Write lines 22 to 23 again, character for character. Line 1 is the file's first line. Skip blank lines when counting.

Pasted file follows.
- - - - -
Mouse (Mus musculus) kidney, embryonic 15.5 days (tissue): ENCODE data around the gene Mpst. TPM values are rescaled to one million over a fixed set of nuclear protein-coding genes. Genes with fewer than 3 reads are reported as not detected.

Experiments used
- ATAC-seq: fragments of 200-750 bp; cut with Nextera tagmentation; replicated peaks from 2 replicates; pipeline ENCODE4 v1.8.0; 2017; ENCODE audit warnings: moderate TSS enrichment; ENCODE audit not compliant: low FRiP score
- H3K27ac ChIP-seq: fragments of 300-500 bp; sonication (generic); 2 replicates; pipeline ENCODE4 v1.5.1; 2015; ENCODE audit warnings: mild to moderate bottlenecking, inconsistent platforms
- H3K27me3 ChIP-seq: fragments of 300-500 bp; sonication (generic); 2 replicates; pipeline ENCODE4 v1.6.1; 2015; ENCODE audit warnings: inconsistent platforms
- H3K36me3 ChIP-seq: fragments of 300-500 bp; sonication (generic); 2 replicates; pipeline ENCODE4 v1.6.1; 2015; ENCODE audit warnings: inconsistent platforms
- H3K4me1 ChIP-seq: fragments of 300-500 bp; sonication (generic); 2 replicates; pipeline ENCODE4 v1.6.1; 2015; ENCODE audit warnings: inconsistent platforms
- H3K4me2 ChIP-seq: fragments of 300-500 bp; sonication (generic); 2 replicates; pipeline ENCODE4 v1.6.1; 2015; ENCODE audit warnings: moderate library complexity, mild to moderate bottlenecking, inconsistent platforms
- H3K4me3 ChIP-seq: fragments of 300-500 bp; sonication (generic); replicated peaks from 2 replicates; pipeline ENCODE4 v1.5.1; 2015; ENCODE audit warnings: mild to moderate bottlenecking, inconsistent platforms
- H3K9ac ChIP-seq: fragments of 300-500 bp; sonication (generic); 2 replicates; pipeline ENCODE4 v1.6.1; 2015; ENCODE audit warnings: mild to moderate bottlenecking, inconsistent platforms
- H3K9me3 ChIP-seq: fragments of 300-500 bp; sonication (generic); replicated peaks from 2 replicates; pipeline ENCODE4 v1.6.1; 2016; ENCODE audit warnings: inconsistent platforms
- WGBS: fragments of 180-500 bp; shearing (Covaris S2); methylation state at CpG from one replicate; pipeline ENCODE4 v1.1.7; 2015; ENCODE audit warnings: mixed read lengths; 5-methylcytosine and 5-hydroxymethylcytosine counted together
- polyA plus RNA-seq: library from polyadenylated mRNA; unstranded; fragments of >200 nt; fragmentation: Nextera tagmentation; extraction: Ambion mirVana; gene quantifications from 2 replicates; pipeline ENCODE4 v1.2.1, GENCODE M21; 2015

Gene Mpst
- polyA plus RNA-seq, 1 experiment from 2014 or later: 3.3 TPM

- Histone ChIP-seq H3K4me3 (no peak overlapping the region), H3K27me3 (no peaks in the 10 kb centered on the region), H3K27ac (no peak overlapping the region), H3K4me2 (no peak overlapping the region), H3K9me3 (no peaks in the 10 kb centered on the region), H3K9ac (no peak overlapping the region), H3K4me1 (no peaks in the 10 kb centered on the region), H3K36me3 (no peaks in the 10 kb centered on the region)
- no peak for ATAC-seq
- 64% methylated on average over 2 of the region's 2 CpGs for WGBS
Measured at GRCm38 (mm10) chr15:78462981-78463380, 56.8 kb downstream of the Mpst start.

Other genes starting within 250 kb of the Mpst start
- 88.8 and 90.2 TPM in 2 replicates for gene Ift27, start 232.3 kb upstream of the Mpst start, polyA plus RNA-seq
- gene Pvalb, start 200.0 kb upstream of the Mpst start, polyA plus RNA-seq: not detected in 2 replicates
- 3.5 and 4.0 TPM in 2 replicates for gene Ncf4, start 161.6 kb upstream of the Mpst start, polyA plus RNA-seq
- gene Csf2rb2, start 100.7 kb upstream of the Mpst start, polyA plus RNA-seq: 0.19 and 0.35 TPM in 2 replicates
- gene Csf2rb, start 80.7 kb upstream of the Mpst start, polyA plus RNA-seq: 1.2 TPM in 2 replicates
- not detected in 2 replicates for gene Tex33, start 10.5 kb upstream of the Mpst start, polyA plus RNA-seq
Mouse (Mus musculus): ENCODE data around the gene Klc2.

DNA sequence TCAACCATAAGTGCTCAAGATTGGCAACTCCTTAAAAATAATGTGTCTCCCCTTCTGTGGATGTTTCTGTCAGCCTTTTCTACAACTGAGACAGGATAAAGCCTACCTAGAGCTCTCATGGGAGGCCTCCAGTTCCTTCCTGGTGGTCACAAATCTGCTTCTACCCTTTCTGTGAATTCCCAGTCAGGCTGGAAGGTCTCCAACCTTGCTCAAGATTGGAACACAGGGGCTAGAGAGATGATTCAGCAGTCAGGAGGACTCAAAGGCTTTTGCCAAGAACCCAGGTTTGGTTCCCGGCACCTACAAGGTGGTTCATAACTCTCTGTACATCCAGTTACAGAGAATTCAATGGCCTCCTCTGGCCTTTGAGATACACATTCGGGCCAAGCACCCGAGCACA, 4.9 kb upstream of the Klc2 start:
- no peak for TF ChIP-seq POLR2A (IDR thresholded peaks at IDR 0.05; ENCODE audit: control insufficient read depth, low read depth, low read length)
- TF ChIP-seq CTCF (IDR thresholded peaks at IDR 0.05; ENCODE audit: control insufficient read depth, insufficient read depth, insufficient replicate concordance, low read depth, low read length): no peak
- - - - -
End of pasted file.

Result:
- gene Pvalb, start 200.0 kb upstream of the Mpst start, polyA plus RNA-seq: not detected in 2 replicates
- 3.5 and 4.0 TPM in 2 replicates for gene Ncf4, start 161.6 kb upstream of the Mpst start, polyA plus RNA-seq